by: Fran J. Donegan
Maybe you want to upgrade the windows in your house or the property you’re buying needs new ones. Where do you start?
It’s easy to get overwhelmed with what’s available, but here are some tips to help you choose windows that will work best for your property.
New window options
If the frame around the window is in good shape, you can replace just the window itself. This is commonly called a replacement window. Have the window installer take the measurements for you to get a good fit. But if the frame is badly damaged, both the window and the frame will need to be replaced. This is sometimes called a construction window and is usually a more expensive option.
The energy characteristics of a window depend on the type of frame, the type of glazing, and the overall construction of the window. A good place to begin your search is with windows that meet Energy Star requirements. Energy Star is an Environmental Protection Agency program that promotes energy-efficient household products, including windows. The Energy Star program considers three measurements:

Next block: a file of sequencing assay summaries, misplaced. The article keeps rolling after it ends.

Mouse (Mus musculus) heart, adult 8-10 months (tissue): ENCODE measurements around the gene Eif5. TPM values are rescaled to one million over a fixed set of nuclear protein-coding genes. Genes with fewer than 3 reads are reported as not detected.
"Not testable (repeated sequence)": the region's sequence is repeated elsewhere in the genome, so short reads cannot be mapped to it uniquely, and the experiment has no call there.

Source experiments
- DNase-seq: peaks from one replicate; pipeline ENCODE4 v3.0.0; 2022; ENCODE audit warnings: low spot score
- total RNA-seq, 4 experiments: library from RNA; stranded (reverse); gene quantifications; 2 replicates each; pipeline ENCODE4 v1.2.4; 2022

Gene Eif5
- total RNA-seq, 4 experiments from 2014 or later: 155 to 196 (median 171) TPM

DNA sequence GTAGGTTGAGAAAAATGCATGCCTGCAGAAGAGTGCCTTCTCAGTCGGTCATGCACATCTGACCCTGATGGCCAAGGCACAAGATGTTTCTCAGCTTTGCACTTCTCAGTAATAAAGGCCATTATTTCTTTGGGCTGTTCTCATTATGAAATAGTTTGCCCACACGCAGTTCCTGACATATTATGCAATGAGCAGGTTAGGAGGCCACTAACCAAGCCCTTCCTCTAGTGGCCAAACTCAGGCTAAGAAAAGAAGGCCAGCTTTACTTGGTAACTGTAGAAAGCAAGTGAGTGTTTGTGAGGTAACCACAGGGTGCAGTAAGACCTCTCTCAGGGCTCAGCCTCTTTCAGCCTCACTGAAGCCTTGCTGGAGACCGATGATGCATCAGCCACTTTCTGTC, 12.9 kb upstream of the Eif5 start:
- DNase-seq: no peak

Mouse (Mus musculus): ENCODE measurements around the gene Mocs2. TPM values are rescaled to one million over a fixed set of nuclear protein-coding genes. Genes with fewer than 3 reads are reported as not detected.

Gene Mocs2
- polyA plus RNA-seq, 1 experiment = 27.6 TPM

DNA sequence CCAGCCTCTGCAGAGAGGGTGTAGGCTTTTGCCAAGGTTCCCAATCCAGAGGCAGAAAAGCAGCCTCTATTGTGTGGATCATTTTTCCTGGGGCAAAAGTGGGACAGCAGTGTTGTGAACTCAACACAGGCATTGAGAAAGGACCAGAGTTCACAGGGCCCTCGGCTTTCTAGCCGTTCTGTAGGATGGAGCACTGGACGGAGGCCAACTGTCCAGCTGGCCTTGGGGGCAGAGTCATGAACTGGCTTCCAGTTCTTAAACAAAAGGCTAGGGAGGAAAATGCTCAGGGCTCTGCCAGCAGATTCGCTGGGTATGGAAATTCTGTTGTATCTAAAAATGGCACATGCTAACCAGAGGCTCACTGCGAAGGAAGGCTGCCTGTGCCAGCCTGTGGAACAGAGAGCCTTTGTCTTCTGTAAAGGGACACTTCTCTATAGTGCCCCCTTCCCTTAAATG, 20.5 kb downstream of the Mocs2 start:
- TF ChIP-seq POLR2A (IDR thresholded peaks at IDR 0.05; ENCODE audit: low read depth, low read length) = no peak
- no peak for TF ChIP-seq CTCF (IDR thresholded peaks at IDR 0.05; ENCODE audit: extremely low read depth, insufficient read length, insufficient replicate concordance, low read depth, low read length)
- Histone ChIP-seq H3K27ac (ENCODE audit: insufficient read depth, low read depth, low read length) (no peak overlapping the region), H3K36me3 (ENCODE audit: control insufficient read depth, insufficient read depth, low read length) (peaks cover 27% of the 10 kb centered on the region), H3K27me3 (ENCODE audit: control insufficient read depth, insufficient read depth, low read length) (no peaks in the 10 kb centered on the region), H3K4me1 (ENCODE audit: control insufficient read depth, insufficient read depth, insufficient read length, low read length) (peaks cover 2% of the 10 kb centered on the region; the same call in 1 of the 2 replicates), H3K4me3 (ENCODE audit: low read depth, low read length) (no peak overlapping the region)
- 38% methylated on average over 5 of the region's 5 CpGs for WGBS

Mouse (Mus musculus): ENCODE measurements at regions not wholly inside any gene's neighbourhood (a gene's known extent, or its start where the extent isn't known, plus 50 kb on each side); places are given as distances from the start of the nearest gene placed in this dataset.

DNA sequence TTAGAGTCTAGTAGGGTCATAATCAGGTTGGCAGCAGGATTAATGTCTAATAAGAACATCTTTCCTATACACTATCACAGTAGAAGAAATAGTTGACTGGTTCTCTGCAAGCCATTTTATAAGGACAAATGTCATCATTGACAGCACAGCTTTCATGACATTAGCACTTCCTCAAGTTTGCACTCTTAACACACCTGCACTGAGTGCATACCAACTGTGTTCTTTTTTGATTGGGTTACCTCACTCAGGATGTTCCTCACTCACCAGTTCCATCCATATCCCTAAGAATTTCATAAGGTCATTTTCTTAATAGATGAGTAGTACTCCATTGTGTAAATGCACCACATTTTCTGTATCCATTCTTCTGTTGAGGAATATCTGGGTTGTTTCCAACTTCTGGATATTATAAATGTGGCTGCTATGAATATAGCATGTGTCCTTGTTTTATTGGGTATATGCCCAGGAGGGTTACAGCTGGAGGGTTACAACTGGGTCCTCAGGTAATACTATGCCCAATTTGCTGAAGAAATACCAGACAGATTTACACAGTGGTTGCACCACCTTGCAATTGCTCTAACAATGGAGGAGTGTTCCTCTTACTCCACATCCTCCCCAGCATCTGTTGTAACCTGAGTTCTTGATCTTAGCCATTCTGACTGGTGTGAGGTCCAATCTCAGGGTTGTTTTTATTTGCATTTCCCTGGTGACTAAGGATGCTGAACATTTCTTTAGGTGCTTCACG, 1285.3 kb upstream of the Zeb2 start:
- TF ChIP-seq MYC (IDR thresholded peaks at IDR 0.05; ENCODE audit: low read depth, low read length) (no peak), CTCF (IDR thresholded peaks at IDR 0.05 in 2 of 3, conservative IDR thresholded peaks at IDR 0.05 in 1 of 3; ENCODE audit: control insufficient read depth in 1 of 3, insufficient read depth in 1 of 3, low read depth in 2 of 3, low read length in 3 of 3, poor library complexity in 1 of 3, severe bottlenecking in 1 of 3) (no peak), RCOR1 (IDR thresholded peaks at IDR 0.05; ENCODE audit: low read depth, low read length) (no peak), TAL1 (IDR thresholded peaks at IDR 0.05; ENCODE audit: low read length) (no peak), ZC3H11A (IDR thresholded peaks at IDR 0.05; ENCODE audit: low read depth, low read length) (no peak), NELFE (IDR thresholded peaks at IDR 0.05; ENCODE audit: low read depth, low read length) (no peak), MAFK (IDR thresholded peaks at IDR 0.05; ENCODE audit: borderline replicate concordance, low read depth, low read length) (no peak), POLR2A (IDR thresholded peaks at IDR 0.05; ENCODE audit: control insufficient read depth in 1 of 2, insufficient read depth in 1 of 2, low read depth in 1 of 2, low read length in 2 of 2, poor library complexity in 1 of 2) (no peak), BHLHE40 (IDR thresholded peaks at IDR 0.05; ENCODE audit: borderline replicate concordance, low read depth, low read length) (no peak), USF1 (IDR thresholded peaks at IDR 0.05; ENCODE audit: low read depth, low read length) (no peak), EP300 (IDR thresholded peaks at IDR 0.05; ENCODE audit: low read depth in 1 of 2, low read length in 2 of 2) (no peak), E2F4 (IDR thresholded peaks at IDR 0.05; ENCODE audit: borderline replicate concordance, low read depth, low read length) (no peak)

- U-Factor. This measures the rate at which the window, which includes the frame and the glass, conducts heat. The lower the number, the less heat it conducts. The U-Factor for windows in northern climates is lower than those required in the South, where air-conditioning costs are the largest energy drains.
- Solar heat gain coefficient. This measures a window's ability to block unwanted heat from outside, both from direct sunlight and reflected sunlight. It’s a number between 0 and 1. The lower the number, the better the window is at blocking heat.
- Air leakage. This measures the tightness of window construction and is signified by a number between 0.1 and 0.3. Energy Star windows must have a measurement equal to or less than 0.3.
The country is divided into four climate zones—see the image below—each with different requirements. Find the requirements for your county here.
If the windows in your home or a home you’re going to buy need to be replaced, consider energy-efficient models. You’ll save money in the long run with a lower energy bill.
Fran J. Donegan writes on home improvement for Home Depot. He's a longtime DIY author and has written several books, including Paint Your Home. To review a number of window installation options, you can visit homedepot.com.